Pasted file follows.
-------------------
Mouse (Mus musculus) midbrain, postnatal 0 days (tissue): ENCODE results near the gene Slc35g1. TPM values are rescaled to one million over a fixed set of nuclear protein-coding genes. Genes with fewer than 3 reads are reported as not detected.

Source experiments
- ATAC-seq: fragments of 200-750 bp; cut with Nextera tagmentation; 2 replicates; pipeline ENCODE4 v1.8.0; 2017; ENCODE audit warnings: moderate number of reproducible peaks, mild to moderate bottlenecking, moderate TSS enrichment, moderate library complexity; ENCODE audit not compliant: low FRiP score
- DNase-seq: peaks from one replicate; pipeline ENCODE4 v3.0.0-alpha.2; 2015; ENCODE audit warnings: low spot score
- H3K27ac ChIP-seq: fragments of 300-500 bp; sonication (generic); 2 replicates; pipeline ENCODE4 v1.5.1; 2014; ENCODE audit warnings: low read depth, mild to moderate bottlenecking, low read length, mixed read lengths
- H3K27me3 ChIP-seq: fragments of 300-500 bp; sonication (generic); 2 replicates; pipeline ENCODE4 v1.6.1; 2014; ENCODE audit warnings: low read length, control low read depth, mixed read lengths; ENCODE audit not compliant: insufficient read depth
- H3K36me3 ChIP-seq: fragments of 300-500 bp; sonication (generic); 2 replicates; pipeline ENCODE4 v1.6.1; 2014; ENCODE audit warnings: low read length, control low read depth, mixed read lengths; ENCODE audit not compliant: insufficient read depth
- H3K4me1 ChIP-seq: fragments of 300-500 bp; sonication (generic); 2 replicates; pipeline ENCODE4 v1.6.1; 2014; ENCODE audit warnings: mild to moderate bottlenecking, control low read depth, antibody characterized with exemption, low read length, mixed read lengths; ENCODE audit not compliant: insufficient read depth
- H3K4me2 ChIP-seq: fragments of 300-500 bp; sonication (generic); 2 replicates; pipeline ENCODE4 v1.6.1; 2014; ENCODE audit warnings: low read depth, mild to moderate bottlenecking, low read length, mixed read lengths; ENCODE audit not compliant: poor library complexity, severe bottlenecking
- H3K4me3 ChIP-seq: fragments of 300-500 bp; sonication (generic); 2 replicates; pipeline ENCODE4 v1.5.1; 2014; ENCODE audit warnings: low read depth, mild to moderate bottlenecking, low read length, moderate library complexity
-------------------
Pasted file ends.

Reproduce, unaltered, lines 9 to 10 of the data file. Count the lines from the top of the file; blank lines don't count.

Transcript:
- H3K4me2 ChIP-seq: fragments of 300-500 bp; sonication (generic); 2 replicates; pipeline ENCODE4 v1.6.1; 2014; ENCODE audit warnings: low read depth, mild to moderate bottlenecking, low read length, mixed read lengths; ENCODE audit not compliant: poor library complexity, severe bottlenecking
- H3K4me3 ChIP-seq: fragments of 300-500 bp; sonication (generic); 2 replicates; pipeline ENCODE4 v1.5.1; 2014; ENCODE audit warnings: low read depth, mild to moderate bottlenecking, low read length, moderate library complexity